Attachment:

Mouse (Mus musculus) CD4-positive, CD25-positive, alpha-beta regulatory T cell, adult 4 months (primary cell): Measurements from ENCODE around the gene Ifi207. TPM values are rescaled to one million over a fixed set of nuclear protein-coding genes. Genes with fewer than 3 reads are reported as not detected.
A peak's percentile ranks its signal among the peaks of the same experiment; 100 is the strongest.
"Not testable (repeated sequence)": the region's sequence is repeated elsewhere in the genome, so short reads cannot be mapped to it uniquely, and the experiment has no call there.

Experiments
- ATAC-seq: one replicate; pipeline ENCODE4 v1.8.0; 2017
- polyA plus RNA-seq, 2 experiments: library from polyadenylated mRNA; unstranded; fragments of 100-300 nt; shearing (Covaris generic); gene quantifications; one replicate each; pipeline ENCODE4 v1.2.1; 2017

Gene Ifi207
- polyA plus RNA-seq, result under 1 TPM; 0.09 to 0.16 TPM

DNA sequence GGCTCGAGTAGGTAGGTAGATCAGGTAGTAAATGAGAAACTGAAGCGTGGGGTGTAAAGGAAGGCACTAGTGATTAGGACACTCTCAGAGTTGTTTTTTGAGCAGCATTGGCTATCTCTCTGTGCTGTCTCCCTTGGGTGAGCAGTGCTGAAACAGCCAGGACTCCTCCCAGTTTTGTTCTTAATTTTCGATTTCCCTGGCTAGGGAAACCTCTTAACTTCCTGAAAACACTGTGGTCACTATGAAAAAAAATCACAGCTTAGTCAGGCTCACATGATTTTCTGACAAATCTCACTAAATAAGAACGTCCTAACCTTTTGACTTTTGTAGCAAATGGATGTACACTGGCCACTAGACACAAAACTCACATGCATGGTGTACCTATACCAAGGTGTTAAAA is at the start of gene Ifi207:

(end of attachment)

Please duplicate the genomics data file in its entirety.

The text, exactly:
Mouse (Mus musculus) CD4-positive, CD25-positive, alpha-beta regulatory T cell, adult 4 months (primary cell): Measurements from ENCODE around the gene Ifi207. TPM values are rescaled to one million over a fixed set of nuclear protein-coding genes. Genes with fewer than 3 reads are reported as not detected.
A peak's percentile ranks its signal among the peaks of the same experiment; 100 is the strongest.
"Not testable (repeated sequence)": the region's sequence is repeated elsewhere in the genome, so short reads cannot be mapped to it uniquely, and the experiment has no call there.

Experiments
- ATAC-seq: one replicate; pipeline ENCODE4 v1.8.0; 2017
- polyA plus RNA-seq, 2 experiments: library from polyadenylated mRNA; unstranded; fragments of 100-300 nt; shearing (Covaris generic); gene quantifications; one replicate each; pipeline ENCODE4 v1.2.1; 2017

Gene Ifi207
- polyA plus RNA-seq, result under 1 TPM; 0.09 to 0.16 TPM

DNA sequence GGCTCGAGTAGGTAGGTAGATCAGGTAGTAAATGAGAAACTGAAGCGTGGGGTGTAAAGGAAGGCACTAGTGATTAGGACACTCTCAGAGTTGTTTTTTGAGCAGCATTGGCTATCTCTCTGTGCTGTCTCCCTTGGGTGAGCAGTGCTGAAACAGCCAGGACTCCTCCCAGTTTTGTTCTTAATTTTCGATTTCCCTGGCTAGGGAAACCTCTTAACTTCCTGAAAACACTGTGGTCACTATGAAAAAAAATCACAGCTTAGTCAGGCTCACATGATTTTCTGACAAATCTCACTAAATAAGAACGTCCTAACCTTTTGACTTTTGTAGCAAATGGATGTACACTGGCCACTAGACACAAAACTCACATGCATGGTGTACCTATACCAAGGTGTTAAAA is at the start of gene Ifi207: